No suspected cases of Sars-like virus here

SINGAPORE - While a Sars-like coronavirus has claimed another life, this time in Britain, no suspected cases have been reported here.

The Ministry of Health (MOH) gave this assurance on Wednesday and added that it is monitoring the situation closely.

But it is not conducting special screenings at points of entry or imposing travel restrictions as the World Health Organisation (WHO) is not recommending such moves yet.

The person who died in Britain on Sunday adds to the five who died in Saudi Arabia and Jordan after the new strain of coronavirus surfaced in April last year.

Worldwide, 12 cases have been reported so far. They have drawn attention as the 10th anniversary of Sars approaches. In a global scare that erupted in March 2003, the infection killed more than 800 people globally, including 33 here.

An MOH spokesman said the risk of transmission of the new virus to Singapore is low. This is because cases have so far occurred mostly in a "sporadic manner" and severe secondary infections among their close contacts appear to be uncommon.

More cases, however, are likely to emerge as countries have been put on the alert.

"With the ongoing investigations and enhanced surveillance in the Arabian peninsula and worldwide, MOH expects that more sporadic cases and clusters may be reported," she said.

The new strain of coronavirus belongs to the same family of viruses that can cause illnesses from the common cold to Sars.

However, this strain does not appear to transmit easily between people, unlike Sars. It is said to spread via droplets when a sick person coughs or sneezes.

In its latest update on Feb 16, the WHO advised health-care staff to test for the virus if patients have unexplained pneumonia or severe respiratory illnesses and do not respond to treatment.

Here, hospitals and clinics have been told to notify MOH immediately if any suspected cases crop up. At Tan Tock Seng Hospital (TTSH), a response plan has been put in place since the global alert was issued last September.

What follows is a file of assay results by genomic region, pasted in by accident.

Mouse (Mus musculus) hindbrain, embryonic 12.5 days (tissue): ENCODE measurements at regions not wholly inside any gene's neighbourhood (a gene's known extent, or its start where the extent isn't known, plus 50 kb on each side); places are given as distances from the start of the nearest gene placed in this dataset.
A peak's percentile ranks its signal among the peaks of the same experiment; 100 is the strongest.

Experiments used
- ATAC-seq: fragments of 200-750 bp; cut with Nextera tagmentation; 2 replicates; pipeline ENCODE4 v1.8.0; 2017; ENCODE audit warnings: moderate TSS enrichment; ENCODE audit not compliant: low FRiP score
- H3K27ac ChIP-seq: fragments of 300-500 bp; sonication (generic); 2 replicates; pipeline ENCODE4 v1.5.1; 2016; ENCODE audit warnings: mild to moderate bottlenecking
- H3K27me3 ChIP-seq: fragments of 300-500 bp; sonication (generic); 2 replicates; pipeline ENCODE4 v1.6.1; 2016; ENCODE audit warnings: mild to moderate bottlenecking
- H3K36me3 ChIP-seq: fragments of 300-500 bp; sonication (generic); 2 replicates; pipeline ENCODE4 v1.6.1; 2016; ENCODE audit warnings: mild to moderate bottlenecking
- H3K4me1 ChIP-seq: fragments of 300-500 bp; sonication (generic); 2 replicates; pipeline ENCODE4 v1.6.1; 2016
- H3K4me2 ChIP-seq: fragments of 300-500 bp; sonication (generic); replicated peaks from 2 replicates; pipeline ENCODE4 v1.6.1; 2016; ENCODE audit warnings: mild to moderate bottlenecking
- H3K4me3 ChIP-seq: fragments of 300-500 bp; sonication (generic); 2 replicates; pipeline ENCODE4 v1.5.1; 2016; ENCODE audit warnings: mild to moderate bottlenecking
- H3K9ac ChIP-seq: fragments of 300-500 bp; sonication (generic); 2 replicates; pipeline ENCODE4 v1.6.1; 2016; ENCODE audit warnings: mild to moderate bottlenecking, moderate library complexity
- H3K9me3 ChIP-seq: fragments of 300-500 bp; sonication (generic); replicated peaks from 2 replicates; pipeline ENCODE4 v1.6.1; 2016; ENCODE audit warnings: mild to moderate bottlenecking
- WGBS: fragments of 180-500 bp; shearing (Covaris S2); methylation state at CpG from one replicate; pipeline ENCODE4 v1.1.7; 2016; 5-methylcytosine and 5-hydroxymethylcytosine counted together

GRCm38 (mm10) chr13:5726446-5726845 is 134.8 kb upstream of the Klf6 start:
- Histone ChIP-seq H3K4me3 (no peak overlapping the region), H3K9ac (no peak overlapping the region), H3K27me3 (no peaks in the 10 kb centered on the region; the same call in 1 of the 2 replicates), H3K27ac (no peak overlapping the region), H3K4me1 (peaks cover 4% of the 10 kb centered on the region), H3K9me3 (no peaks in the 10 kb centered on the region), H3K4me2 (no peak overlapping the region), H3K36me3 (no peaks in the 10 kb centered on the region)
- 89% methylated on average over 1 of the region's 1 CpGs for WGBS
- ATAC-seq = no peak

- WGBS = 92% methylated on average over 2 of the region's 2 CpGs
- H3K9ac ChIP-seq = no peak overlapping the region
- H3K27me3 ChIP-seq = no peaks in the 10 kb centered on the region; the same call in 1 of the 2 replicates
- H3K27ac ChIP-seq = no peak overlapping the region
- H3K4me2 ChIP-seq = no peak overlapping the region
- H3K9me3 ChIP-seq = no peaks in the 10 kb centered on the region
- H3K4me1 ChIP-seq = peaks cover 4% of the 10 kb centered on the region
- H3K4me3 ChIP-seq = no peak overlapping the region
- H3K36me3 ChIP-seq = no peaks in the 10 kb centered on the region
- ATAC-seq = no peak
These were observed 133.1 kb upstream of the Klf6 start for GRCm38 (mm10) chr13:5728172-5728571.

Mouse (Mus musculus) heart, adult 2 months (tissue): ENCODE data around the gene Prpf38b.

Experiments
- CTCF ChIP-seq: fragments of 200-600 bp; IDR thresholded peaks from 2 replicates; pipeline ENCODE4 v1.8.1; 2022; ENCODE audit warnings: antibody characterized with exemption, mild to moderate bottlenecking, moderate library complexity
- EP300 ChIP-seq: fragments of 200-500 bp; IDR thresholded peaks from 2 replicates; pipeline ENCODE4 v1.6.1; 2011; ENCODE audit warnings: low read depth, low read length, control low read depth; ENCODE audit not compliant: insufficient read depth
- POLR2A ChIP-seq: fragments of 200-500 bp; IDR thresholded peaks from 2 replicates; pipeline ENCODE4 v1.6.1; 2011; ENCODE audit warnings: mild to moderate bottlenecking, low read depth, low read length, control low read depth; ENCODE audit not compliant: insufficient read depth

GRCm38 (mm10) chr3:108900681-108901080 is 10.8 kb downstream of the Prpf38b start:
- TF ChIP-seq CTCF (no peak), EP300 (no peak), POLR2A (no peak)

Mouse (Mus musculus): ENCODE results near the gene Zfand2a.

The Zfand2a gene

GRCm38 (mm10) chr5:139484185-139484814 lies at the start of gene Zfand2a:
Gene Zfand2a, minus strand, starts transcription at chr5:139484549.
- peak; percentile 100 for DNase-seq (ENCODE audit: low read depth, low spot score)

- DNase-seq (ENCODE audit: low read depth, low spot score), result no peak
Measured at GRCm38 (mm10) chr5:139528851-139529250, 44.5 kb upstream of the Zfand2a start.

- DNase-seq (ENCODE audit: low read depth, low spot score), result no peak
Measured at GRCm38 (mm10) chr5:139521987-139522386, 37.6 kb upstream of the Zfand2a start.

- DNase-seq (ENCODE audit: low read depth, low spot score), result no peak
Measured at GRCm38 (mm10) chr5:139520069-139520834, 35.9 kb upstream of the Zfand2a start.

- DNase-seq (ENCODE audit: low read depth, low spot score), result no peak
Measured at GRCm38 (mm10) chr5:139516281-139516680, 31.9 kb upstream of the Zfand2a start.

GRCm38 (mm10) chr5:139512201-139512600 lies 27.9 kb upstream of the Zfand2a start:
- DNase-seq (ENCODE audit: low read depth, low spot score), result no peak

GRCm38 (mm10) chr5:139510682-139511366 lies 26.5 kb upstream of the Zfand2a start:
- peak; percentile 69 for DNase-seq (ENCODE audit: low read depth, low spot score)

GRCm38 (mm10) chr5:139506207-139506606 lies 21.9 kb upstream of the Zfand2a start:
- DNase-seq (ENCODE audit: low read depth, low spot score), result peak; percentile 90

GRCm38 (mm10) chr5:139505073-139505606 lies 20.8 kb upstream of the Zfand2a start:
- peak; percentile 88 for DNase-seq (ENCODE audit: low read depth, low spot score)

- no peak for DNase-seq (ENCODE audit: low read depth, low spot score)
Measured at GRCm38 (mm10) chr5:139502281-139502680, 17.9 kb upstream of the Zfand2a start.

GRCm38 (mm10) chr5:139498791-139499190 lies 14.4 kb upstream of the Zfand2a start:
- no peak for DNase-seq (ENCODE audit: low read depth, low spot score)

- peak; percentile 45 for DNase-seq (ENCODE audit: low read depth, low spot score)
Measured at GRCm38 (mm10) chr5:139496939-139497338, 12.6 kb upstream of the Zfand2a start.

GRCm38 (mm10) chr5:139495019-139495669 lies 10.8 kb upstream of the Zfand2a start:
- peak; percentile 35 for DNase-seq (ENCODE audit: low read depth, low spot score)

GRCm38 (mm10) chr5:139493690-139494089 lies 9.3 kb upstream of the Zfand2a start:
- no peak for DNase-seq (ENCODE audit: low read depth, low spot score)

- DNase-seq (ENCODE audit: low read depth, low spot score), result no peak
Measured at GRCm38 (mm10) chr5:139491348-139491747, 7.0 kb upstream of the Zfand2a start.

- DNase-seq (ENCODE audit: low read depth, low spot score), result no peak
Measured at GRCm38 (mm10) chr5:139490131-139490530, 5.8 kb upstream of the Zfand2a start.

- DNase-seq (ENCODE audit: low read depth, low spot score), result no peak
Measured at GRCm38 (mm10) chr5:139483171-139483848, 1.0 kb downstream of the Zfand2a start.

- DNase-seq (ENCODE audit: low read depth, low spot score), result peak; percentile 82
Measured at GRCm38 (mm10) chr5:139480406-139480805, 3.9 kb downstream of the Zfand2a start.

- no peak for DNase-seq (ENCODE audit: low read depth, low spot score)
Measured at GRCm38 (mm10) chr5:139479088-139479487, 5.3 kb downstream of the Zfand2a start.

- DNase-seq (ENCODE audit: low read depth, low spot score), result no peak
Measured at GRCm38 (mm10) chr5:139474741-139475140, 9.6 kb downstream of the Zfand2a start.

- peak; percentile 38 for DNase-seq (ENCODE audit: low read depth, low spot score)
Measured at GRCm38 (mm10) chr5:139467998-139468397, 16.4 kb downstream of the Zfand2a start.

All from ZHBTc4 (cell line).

Staff are instructed to keep an eye out for patients with links to the affected areas and who display symptoms of severe respiratory infections, among other things, said Associate Professor Leo Yee Sin, who heads the Communicable Disease Centre there.

"Suspected cases will be isolated and clinically managed accordingly," she added. For instance, samples from the person will be sent to laboratories for testing.

Dr Asok Kurup, an infectious diseases specialist at Mount Elizabeth Medical Centre, said preventive measures are in place across most health-care institutions following previous experiences with Sars and H1N1 infections.

"Clinics have been primed to be on the lookout. So even if there's a case, it will likely be nailed down quickly," he added.

Prof Leo said one such system implemented at TTSH since Sars is to monitor medical leave and clinical symptoms of health-care workers when they call in sick.

They come into contact with sick people more often than the general public and can be at risk of being infected.

But Dr Kurup remains "apprehensive" about the new virus, given that fatalities have been high among the few cases reported.

"Those who travelled to the Arabian peninsula and have respiratory problems upon returning should see a doctor," he advised, adding that it might be wise to wear a face mask to avoid infecting others.

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